One of the unique features of the graduate program is the versatile collection of over two dozen faculty members formally associated with the Graduate Biochemistry Group. The faculty members are scientists from the Department of Biochemistry and Molecular Biophysics, the Division of Biology, the Departments of Grain Science and Industry, Chemistry, and Human Nutrition, and the College of Veterinary Medicine. Many other researchers with interests in biochemistry and molecular biology are collaborative investigators and participants on graduate student supervisory committees. The Graduate Biochemistry Group faculty members and their academic departments are noted for strong research programs in the basic and applied sciences. The research environment in biochemistry is exciting and vigorous because of these diverse yet interacting programs. Members of the Graduate Biochemistry Group currently receive well over $3 million a year in outside research funds. These funds support technicians, postdoctoral fellows, and graduate research assistants and are used to provide up-to-date research equipment and supplies.
The Department of Biochemistry and Molecular Biophysics has 14 large research facilities. Ten are located in Chalmers Hall. That building also houses the department's teaching laboratories. The other research suites are located in Burt Hall. The department is well equipped for advanced research in a wide range of areas. NMR studies are conducted within the Biomolecular NMR Facility use a latest 'state-of-the-art' 500 MHz Varian NMR Superconducting spectrometer system equipped with a pulsed field gradient accessory, a three channel detection system, two waveform detection generators, a 3mm [1H/ 13C/ 15N/ 31P] Penta probe, a 5mm [1H/ 13C/ 15N] triple resonance and indirect detection probe and a 5mm [15N-31P] broadband probe with high-stability temperature controller for multinuclear/multidimensional magnetic resonance techniques, along with molecular modeling softwares XPLOR/CNS, CHARMm/QUANTA, and SYBYL to solve structual and dynamics problems in molecular pharmacology, rational drug design, protein folding, and solution phase biostructure. Other biophysical studies are conducted with conventional and magnetic circular dichroism, fluorescence spectroscopy with fluorescence polarization capability and UV-Visible differential scanning spectroscopy. A new analytical ultracentrifuge (Beckman XL-I), micro calorimeters (MicroCal VP-DSC and isothermal titration calorimeter), and a surface plasmon resonance instrument (Biacore 3000) enhance studies of macromolecule interactions and folding properties.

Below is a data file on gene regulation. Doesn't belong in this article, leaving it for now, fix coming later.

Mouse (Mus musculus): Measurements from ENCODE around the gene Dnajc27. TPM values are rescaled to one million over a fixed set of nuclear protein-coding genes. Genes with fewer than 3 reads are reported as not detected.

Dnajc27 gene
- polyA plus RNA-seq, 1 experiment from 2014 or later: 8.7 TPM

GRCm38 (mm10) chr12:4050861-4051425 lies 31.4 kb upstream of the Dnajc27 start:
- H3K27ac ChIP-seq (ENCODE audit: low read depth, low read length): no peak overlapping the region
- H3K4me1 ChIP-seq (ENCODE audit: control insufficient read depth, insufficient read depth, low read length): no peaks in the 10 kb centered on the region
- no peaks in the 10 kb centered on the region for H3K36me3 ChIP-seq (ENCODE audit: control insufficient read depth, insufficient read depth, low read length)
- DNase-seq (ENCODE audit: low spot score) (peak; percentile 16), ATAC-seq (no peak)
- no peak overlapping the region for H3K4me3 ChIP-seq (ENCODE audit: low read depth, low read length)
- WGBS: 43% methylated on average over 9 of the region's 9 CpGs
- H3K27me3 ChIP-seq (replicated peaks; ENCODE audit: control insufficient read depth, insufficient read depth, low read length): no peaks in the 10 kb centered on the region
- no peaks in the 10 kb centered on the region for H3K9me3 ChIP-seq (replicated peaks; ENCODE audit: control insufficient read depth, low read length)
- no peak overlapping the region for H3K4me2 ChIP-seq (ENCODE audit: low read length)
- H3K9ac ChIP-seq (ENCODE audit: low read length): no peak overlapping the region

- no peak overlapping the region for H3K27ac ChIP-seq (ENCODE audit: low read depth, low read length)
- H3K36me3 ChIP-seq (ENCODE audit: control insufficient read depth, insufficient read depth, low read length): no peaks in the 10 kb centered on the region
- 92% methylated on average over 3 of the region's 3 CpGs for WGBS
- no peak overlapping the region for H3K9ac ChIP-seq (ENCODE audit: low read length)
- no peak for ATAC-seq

The department has equipment and technical capability for gene cloning (supported by polymerase-chain reaction capabilities) and all varieties of electrophoresis experiments. For preparative procedures the department has multiple ultracentrifuges, high pressure liquid chromatographs, and facilities for both anaerobic enzyme preparations and large scale preparations of subcellular organelles. The department has several cold rooms, animal cell culture facilities, instrument rooms, and dark rooms. Facilities are available for housing animals and growing plants year-round. Analytical instruments include scintillation counters, gamma counters, scanning spectrophotometers, and absorbance, fluorescence, and electrochemical detection for analysis of samples separated by HPLC.
The university Biotechnology Core/Proteomics Facility is housed within the Department of Biochemistry and Molecular Biophysics and provides both instruments and expertise for mass spectometry of biopolymers, oligonucleotide synthesis, peptide synthesis and gas-phase peptide sequencing. High resolution purification of peptides and synthesis of peptides containing non-natural amino acids are areas of special interest.
A plant transformation center, centrally supported and housed in Throckmorton Plant Sciences Complex, is regularly used by graduate group members. Greenhouse space there is used to grow transformed crop plants.
Additional facilities are also available on campus: DNA sequencing, fluorescence-activated cell sorting, electron microscopy (transmission and scanning), quasi-elastic light scattering, GLC-mass spectrometry, emission spectrometry, Fourier-transform infrared spectrometry, atomic absorption and stopped flow kinetics. Parallel computing, mini super-computers, and ethernet and internet networks are available throughout the campus.